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Kyōroku (享禄) was a Japanese era name (年号 nengō, "year name") after Daiei and before Tenbun. This era spanned from August 1528 to July 1532. The reigning emperor was Go-Nara-tennō (後奈良天皇).
Change of era
- 1528 Kyōroku gannen (享禄元年): The era name was changed to mark the enthronement of Emperor Go-Nara. The previous era ended and a new one commenced in Daiei 8, the 20th day of the 8th month.
- This nengō takes its name from the I Ching: "He who sits on the Imperial Throne enjoys Heaven's Favor (居天位享天禄).
Events of the Kyōroku era
Statues were blackened in fire at Yakushi-ji in 1528.
- 1528 (Kyōroku 1): Fire damaged Yakushi-ji in Nara.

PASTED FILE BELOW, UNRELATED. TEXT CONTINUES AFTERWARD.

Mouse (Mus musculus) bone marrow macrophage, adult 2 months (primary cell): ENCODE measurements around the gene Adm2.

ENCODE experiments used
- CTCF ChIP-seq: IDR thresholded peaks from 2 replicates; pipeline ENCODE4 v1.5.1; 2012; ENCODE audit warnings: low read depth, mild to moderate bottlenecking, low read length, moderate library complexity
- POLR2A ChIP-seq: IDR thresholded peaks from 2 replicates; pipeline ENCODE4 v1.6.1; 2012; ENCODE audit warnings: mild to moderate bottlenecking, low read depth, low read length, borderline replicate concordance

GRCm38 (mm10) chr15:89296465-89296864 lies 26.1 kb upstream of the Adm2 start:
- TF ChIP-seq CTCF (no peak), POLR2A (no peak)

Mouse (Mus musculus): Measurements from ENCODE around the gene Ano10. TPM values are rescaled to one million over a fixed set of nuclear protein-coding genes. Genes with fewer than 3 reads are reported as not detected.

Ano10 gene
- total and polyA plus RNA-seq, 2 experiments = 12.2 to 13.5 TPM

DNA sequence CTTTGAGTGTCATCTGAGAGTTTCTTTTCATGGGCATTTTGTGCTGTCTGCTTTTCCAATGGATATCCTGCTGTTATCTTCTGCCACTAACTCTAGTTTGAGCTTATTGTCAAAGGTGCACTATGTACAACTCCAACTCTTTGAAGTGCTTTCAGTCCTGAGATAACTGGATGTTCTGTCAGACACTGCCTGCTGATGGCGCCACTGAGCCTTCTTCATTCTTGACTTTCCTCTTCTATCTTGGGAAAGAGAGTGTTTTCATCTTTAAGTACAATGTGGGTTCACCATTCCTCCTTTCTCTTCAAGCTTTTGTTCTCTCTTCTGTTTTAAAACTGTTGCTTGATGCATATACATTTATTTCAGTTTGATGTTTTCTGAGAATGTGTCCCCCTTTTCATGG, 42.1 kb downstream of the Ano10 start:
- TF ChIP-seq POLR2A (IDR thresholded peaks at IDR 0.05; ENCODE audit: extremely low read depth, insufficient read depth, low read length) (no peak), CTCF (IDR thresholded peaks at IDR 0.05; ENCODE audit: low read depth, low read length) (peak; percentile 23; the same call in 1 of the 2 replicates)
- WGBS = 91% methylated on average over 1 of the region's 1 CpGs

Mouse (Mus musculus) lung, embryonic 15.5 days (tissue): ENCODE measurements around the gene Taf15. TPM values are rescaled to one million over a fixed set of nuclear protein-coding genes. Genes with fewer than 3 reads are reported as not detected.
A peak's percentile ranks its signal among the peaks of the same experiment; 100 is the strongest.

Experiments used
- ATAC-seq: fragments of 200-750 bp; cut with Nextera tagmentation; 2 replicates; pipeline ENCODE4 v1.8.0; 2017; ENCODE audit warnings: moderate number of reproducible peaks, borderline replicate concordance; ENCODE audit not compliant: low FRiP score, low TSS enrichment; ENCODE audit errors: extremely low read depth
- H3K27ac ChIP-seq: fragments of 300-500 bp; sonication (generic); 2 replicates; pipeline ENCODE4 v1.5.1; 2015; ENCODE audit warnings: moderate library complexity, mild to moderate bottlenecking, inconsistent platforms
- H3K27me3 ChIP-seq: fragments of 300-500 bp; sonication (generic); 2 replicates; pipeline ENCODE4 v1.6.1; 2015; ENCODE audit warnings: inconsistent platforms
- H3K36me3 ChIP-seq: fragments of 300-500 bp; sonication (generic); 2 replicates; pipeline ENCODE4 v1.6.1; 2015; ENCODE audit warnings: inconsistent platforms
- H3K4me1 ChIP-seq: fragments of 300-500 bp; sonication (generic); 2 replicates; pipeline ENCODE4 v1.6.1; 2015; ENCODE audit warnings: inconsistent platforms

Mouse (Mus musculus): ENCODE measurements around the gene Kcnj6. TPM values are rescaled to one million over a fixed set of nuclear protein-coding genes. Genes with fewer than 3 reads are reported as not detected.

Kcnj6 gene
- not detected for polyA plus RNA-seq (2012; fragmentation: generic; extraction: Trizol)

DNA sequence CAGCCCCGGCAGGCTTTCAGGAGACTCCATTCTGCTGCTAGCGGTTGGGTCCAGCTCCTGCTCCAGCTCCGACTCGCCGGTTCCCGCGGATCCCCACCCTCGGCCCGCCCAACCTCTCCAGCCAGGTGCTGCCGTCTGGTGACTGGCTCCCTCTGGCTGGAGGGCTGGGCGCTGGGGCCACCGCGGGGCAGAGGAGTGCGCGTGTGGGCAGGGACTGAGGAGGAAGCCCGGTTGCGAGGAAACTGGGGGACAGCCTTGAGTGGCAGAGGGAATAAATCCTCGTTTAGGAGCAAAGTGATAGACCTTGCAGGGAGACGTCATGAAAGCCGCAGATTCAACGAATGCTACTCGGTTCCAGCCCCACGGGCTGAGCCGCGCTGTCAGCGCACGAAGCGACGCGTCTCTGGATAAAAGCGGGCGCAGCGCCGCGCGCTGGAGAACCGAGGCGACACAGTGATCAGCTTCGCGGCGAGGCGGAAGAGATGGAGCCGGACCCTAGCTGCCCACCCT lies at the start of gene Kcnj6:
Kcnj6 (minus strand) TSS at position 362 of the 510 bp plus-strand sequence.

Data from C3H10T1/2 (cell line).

- 1528 (Kyōroku 1): Former kampaku Konoe Tanye became sadaijin. The former naidaijin, Minamoto-no Mitsikoto, becomes the udaijin. Former dainagon Kiusho Tanemitsi becomes naidaijin.
- 1529 (Kyōroku 2): Neo-Confucian scholar Wang Yangming died.
- 1530 (Kyōroku 3, 7th month): The former-kampaku Kiyusho Hisatsune died at the age of 63.
- 1531 (Kyōroku 4): The Kamakura shogunate office of shugo (governor) is abolished.
- 1532 (Kyōroku 5): Followers of the Ikko sect were driven out of Kyoto; and they settled in Osaka.
- ^ Nussbaum, Louis-Frédéric. (2005). "Kyoroku" in Japan encyclopedia, p. 585; n.b., Louis-Frédéric is pseudonym of Louis-Frédéric Nussbaum, see Deutsche Nationalbibliothek Authority File Archived 2012-05-24 at Archive.today.
- ^ Titsingh, Isaac. (1834). Annales des empereurs du japon, pp. 372–382.
- ^ Giesen, Walter. (2012). Japan, p. 428.
- ^ a b Titsingh, p. 373.
- ^ Varley, Paul H. (2000). Japanese Culture, p. 207; Jansen, Marius B. (2002). The Making of Modern Japan, p. 248.
- ^ Davis, David L. (1974). "Ikki in Late Medieval Japan," in Medieval Japan: Essays in Institutional History (John W. Hall, ed.), p. 242.
- ^ Hauser, William B. (1974). Economic Institutional Change in Tokugawa Japan, p. 8.